a mother always knows

We lived in a little farmhouse on the outskirts of town. Dad was on the road as a truck driver, so it was mostly just mom, my little brother, and me. Mom’s life was not easy, especially with a constantly squabbling 13-year-old and 5-year-old.

I don’t remember the particulars, but I know my mom was having a Very. Bad. Day. We were unloading groceries, some of us more willingly than others. I’m pretty sure it was Forrest who whined about something – that’s all the kid ever did, in my opinion – when the gallon of milk exploded, slammed down by mom as the last of her patience disappeared.

Milk ran in rivulets off the counter and to the floor, drops cascaded down cabinet doors, plunking the counter before joining the white waterfall, and a light rain of milk drip-dropped from the blades of the ceiling fan.

“GET. OUT. NOW.”  Mom said in that certain mommy-meltdown voice.

Forrest high-tailed it to his room while I made my way outside to hide in the hay barn. Sitting there, I decided to forgive mom for her tantrum and bestow my help upon her.  And what better way than to empty the heavy bags of horse feed out of the trunk of the Buick? Doing this dreaded chore without being asked, I was sure to be back in her good graces!

Granted, mom always had me use the wheelbarrow, but the little shed seemed soooo far away, especially in the stifling Idaho heat. If dad were here, he would let me drive. He’d been teaching me (okay –he’d let me try once), and I’d driven the car down the long drive to the shed before.

Piece of cake! Except then it wasn’t.

You see, we had this goat who thought he was a dog.

As I was carefully backing the car out, having snuck the keys from mom’s purse, Pal jumped against my door, scaring the bejeezus out of me. Rather than stepping on the brake, I pushed the gas instead, slamming into my dad’s old truck.

Oh God, Oh God… I AM SO DEAD!

I got out and surveyed the damage. The truck was built like a tank but, sadly, the Buick wasn’t. Picking up slivers of taillight, I shoved them in the trunk, and reparked. Using the wheelbarrow, I continued on with my good deed, praying for what time I had left on earth.

Later, mom had cooled down and decided to treat us to dinner at our favorite restaurant, the Country Diner.

I was sweating bullets as we got in the car, but she never noticed the rear end, either then or at the restaurant.

“I’m home free!!!” I thought. “If she notices now, she’ll think it happened here.”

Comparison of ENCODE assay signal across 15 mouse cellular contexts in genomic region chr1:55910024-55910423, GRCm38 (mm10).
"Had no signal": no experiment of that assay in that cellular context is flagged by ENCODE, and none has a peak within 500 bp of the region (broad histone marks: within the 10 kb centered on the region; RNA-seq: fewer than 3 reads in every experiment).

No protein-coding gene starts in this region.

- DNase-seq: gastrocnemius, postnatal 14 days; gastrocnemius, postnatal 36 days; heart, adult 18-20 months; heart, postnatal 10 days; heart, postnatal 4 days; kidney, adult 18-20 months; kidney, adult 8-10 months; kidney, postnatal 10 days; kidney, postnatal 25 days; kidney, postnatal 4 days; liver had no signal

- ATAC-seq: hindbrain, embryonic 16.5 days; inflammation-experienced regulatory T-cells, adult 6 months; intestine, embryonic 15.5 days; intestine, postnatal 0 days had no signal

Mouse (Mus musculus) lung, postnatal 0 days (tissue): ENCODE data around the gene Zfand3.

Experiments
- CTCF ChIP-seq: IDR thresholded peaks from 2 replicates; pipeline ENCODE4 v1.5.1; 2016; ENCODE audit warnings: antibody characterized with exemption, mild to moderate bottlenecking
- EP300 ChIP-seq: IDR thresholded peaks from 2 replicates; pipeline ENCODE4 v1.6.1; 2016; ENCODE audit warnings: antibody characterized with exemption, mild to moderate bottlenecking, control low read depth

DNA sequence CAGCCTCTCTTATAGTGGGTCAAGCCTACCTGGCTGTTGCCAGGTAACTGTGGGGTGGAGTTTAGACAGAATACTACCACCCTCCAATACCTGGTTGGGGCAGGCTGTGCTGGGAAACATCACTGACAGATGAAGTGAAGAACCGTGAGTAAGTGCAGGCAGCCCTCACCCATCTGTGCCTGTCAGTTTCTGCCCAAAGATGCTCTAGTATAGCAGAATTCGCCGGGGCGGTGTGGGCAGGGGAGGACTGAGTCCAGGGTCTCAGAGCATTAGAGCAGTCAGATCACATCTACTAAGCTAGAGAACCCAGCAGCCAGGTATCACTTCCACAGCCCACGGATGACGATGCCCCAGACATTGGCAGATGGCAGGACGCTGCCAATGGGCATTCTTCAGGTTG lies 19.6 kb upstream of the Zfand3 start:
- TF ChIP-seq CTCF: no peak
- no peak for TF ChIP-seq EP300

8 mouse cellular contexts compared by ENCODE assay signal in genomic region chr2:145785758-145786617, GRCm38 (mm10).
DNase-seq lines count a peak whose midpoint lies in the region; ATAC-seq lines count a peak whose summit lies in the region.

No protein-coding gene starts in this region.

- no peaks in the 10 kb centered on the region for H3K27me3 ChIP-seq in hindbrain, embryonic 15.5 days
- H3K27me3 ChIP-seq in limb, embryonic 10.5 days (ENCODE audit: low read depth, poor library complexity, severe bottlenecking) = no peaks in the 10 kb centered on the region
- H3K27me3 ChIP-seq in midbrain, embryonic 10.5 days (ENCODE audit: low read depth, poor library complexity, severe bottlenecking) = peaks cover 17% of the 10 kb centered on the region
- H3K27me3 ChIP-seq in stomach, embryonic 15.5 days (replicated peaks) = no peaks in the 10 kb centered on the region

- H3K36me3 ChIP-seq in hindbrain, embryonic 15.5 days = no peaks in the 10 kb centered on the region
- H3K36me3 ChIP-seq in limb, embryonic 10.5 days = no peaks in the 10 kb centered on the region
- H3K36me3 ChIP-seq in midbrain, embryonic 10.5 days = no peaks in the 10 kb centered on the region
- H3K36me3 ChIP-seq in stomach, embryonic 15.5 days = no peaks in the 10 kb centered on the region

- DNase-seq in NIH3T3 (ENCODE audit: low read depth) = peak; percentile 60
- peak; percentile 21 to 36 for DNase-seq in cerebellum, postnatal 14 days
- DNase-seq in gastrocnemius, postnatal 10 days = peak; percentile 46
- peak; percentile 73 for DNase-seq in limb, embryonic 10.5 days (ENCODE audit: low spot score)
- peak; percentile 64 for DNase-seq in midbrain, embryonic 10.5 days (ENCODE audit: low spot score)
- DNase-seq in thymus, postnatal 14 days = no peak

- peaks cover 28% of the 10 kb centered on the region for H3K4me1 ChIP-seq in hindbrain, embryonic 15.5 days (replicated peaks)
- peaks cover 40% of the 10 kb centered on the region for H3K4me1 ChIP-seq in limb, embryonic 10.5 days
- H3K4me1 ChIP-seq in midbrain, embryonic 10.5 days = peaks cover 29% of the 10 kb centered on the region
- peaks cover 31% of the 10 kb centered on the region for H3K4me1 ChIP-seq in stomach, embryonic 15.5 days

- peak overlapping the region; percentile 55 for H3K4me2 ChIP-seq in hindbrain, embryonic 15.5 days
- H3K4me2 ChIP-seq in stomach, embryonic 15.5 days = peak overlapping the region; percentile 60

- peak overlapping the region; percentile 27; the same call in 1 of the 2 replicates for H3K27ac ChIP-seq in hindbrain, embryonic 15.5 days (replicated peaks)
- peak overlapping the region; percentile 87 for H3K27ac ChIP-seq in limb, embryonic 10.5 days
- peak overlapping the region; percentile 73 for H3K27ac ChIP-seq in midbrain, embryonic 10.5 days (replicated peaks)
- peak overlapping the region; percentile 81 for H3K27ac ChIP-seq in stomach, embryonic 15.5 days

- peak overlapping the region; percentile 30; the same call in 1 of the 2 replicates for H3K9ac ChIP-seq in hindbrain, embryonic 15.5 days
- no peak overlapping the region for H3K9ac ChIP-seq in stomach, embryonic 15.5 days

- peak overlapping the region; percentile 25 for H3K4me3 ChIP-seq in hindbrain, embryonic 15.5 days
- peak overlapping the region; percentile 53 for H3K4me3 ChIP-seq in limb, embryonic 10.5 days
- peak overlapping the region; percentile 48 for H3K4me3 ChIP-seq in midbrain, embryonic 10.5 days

Much relaxed, we headed out for the drive home. Suddenly, a stillness filled the air.

Eyes blazing, mom looked at the mangled corner of the Buick, then back at me.

“TRACY,” she said in The. Scariest. Voice. Ever.

WHAT DID YOU DO?!

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24 thoughts on “a mother always knows

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  1. oh man. my sister did something like this once- scratched the side of the car and didn’t tell anyone, making us (siblings) promise to do the same. fun times when my mom saw the scratch. i was like 6 so obv, i was in the clear. 😉

  2. I drive past your old house every once in awhile on my way to pick up my kids and I always think of you! 🙂 I was having a conversation with my daughter a few weeks ago about a friend and she asked “how does her mom know?” Mothers ALWAYS know.

  3. Wow. That was a doozy. My middle name is Tracy and that was the name I went by growing up. Just seeing it written like that gave me a bit of a chill in the back of my neck. Reminds me of a case my husband mediated. A father needed a jump at a local market. The mom wasn’t there so for some reason he asked his 14 yo daughter to drive the few blocks down there. Well, she got down there, panicked and not only rammed the car into the store front, she pinned a another patron in the process. Who thank goodness was okay other than some broken bones.

  4. Such a well told story! I understood the logic behind your teenage “helpful” idea, and felt the fear of getting caught – took me right back!

  5. Her mom is my sister. Enough said. Kathy knew, couse she had been there. Oh My! Love you Tracy. this is a winner.

  6. Really well told story, I knew exactly how you felt as a teenager, and exactly how your mom felt as a mom.

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